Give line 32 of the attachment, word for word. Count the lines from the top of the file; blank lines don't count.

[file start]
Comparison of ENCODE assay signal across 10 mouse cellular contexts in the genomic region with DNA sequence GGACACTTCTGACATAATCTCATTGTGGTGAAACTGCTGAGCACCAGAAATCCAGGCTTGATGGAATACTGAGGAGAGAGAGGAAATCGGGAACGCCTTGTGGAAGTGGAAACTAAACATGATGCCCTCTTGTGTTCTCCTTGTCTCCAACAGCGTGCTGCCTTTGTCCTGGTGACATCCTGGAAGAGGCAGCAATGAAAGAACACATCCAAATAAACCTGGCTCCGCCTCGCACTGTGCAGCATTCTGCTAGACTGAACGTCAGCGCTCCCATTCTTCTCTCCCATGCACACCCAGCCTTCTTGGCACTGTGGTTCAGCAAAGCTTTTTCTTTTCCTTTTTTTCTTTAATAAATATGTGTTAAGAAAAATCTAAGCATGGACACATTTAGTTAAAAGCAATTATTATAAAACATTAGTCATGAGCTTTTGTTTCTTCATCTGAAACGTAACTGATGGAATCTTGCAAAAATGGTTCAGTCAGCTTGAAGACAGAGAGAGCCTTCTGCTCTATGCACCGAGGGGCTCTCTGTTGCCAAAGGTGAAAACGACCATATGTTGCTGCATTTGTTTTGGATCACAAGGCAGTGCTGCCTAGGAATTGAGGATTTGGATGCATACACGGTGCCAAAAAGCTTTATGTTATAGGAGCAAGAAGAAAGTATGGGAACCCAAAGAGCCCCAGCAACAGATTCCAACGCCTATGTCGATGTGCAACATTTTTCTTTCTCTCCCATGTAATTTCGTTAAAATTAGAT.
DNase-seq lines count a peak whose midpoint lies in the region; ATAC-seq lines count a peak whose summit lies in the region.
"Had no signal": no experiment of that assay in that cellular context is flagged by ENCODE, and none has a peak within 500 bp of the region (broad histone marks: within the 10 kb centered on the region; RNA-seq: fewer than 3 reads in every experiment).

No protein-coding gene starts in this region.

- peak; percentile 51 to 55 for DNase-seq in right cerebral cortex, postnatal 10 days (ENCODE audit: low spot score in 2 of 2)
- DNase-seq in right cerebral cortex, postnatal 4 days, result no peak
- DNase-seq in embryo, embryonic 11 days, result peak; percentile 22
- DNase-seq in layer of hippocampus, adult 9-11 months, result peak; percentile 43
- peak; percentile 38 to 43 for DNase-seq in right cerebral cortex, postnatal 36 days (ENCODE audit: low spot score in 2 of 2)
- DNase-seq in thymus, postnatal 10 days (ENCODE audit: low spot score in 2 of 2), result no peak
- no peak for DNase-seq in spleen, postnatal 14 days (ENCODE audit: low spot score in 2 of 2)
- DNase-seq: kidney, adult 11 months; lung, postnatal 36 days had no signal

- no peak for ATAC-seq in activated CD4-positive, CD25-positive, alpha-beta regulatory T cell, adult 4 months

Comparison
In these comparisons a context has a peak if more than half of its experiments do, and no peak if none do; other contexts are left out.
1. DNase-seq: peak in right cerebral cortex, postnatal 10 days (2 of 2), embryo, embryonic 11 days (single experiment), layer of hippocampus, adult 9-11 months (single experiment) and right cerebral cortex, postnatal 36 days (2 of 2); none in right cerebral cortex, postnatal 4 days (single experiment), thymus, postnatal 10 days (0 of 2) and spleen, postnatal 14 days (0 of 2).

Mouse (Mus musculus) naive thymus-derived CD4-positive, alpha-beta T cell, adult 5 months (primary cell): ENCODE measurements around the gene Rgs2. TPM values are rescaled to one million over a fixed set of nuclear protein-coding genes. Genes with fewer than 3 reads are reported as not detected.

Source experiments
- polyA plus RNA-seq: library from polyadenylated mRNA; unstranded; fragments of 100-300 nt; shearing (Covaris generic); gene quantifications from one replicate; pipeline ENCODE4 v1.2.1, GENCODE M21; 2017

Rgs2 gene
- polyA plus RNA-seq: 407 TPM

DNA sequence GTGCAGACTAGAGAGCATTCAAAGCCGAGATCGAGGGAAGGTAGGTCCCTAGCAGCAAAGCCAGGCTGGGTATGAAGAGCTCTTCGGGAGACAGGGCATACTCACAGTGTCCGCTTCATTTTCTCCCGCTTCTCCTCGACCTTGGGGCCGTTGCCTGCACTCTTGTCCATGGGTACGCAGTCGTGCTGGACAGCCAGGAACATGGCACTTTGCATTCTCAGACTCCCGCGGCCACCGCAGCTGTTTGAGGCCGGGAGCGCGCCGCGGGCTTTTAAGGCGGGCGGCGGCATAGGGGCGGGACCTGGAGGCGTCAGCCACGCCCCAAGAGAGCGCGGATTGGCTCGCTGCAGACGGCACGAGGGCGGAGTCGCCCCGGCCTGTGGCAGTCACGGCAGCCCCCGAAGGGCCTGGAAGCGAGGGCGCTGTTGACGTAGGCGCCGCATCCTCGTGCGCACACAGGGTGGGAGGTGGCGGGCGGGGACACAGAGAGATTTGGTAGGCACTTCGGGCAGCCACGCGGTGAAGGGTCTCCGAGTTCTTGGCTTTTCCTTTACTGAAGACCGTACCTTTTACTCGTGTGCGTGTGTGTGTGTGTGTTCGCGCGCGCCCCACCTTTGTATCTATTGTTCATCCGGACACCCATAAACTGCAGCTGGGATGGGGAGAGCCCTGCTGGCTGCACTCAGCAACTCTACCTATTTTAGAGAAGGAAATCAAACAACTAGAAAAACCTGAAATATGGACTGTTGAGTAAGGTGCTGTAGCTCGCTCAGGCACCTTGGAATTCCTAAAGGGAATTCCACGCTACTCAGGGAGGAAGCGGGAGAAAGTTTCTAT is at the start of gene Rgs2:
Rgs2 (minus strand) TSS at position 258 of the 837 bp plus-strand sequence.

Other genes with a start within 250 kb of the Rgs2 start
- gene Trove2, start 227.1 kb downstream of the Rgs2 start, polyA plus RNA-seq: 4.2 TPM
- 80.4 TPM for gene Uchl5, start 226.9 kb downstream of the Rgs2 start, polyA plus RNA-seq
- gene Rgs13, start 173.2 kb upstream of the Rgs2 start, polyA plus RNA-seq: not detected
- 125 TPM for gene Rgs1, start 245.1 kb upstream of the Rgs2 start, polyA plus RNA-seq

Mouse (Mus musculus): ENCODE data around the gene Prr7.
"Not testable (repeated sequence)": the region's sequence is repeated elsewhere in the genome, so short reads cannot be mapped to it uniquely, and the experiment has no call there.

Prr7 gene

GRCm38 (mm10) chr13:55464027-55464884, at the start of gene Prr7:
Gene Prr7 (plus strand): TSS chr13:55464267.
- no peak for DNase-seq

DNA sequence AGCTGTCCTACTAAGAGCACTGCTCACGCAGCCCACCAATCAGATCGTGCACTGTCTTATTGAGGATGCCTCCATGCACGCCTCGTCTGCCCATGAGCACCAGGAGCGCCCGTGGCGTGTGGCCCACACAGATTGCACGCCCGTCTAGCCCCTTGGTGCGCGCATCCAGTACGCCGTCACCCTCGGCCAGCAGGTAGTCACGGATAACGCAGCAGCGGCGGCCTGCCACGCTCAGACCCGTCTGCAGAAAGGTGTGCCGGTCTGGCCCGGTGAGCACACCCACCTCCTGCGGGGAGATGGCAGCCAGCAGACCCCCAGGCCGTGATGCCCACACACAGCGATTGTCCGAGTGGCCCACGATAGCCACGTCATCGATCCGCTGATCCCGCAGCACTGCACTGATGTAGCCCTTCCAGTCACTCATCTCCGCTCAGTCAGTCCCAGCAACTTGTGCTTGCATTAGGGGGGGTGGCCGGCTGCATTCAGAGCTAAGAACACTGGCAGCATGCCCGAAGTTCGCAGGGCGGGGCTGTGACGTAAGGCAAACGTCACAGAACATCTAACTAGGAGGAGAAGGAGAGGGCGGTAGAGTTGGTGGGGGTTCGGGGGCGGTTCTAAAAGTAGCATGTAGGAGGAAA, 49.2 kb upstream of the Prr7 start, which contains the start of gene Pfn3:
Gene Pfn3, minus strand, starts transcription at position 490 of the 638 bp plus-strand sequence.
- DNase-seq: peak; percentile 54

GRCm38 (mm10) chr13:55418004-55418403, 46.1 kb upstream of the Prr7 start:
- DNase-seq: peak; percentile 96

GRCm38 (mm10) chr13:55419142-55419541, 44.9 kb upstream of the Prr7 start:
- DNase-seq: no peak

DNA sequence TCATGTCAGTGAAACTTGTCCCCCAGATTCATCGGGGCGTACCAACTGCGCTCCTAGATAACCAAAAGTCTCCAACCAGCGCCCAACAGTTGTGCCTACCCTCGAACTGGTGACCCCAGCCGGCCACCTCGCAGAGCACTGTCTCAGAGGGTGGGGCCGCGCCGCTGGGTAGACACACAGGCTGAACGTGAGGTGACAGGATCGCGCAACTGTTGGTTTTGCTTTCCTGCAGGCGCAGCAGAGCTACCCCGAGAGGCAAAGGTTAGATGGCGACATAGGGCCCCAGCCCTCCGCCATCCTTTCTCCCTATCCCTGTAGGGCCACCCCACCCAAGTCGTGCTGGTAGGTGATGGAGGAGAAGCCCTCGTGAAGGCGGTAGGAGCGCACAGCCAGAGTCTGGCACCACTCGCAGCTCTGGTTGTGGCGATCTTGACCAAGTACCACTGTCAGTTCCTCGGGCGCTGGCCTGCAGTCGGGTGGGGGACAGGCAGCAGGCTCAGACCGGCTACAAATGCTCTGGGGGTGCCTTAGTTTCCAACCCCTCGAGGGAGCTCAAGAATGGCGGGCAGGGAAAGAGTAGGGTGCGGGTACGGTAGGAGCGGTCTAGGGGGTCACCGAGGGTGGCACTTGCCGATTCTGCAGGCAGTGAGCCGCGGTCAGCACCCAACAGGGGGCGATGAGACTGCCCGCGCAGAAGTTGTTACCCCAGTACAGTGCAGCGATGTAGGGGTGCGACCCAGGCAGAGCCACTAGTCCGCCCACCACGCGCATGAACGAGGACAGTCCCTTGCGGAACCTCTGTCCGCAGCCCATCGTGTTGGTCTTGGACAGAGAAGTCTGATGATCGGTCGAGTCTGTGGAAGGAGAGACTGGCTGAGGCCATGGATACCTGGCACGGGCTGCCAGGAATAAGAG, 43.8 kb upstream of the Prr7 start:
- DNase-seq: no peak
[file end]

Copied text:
GRCm38 (mm10) chr13:55464027-55464884, at the start of gene Prr7: